THE COLLECTORThe rise and fall of a Warsaw Yuppie in just 48 hours. Lucek Bohme is a bailiff, his job is to seize goods. Whenever companies get into debt and institutions or individuals fail to meet their obligations, he is on the spot to impound anything of value. His behaviour when dealing with victims regardless of their social standing is both casual and arrogant. His job makes him feel powerful. But his self-confidence is beginning to take on alarming proportions.
One day, he is at the home of a family who are behind in their payments when he realises that he is about to seize a musical instrument belonging to the daughter of the woman with whom he was very much in love during his schooldays. Considerably more vexing is the suicide committed by another of his victims. The young man in question has hung himself of all places in the stairwell directly opposite the door to Luceks own office.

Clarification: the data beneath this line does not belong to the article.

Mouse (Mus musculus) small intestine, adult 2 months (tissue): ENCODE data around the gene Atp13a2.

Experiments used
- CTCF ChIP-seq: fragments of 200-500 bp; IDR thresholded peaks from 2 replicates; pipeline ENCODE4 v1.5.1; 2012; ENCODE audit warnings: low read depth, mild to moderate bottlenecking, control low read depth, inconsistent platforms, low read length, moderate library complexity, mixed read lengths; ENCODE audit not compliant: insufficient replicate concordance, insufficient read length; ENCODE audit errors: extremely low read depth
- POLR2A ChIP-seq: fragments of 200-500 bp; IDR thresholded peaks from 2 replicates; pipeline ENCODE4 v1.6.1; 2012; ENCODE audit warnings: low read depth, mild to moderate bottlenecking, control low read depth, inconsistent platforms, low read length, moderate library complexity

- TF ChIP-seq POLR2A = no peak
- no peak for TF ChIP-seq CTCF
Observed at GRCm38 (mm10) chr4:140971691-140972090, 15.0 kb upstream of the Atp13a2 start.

These two incidents have a lasting effect on Lucek. For the first time in his life, he begins to give some serious thought to what he does. However, his inflated sense of self-worth makes him blind to the danger that arises from this. Failing to notice that corrupt colleagues and superiors have set him up, he suddenly finds himself arrested under suspicion of having accepted bribes.
Feliks Falk: In my film I have tried to show that the transition to another political system did not mean that social problems such as poverty, injustice and human error, or human weaknesses like envy, thoughtlessness and ambition automatically became a thing of the past. My film portrays a fragmented world in which people oppress one another. A world where there is no place for the weak.